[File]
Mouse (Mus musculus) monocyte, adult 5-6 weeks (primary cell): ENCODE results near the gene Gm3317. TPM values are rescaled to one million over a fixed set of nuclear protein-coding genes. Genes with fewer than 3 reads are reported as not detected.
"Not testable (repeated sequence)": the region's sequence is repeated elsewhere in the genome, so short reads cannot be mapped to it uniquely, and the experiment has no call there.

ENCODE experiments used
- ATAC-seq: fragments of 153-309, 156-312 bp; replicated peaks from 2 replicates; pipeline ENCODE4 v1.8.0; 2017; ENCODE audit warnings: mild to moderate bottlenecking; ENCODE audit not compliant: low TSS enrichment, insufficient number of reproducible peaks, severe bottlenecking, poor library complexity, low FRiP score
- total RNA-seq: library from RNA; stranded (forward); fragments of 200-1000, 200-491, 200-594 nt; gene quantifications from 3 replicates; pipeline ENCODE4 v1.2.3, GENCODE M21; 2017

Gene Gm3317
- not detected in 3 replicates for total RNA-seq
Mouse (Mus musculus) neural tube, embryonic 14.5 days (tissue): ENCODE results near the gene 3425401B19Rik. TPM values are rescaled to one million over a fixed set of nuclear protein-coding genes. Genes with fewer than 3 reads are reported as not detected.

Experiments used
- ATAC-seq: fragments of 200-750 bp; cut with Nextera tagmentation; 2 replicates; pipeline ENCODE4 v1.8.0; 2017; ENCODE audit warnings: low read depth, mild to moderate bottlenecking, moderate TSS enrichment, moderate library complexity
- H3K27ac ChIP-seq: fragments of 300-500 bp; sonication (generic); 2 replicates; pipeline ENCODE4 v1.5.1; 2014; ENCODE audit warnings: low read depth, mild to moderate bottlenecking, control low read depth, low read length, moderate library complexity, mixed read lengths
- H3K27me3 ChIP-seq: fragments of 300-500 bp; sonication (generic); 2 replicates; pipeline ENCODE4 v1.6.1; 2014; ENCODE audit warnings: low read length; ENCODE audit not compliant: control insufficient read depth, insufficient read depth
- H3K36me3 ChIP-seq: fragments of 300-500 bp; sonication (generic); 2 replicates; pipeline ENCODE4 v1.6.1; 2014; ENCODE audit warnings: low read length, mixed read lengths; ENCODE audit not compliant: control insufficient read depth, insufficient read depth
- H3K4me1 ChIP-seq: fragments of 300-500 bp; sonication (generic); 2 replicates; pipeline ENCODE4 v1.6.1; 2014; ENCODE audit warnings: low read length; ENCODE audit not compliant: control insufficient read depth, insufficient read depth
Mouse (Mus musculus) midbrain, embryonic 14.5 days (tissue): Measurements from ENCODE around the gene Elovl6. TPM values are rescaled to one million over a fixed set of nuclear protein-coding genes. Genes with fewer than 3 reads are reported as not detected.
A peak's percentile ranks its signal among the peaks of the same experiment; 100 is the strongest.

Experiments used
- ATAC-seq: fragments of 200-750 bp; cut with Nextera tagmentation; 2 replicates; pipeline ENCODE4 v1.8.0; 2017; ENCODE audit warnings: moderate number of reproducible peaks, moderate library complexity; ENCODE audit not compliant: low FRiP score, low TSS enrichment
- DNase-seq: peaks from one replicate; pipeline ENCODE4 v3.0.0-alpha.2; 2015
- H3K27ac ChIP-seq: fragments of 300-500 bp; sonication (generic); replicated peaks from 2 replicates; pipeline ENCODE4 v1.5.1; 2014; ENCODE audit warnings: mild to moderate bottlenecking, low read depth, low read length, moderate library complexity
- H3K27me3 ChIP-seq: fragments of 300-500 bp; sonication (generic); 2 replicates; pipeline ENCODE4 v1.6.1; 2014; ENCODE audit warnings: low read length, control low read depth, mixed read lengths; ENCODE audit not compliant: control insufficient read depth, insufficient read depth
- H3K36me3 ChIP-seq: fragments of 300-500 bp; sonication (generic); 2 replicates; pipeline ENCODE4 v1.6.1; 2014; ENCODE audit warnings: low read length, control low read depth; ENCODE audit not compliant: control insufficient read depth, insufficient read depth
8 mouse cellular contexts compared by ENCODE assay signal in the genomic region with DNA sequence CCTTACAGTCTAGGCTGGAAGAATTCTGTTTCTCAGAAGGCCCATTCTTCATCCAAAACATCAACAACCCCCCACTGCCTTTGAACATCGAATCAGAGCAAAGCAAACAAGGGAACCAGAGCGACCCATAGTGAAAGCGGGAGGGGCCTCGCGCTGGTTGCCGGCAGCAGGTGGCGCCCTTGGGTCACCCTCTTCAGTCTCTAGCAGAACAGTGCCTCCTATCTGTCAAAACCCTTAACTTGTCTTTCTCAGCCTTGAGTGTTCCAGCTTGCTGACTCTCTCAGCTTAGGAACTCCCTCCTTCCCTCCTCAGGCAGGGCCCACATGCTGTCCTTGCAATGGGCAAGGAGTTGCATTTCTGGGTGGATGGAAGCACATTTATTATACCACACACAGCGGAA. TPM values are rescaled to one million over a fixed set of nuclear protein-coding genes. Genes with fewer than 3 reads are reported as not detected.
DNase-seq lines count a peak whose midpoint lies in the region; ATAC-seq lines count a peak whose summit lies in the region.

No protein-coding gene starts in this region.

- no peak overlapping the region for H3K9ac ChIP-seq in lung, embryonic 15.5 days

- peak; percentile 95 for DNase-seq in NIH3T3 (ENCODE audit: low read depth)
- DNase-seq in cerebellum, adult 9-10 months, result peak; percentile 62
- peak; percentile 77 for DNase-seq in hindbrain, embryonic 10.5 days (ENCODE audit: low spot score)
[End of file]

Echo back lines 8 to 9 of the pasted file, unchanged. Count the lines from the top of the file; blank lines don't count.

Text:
Mouse (Mus musculus) neural tube, embryonic 14.5 days (tissue): ENCODE results near the gene 3425401B19Rik. TPM values are rescaled to one million over a fixed set of nuclear protein-coding genes. Genes with fewer than 3 reads are reported as not detected.

Experiments used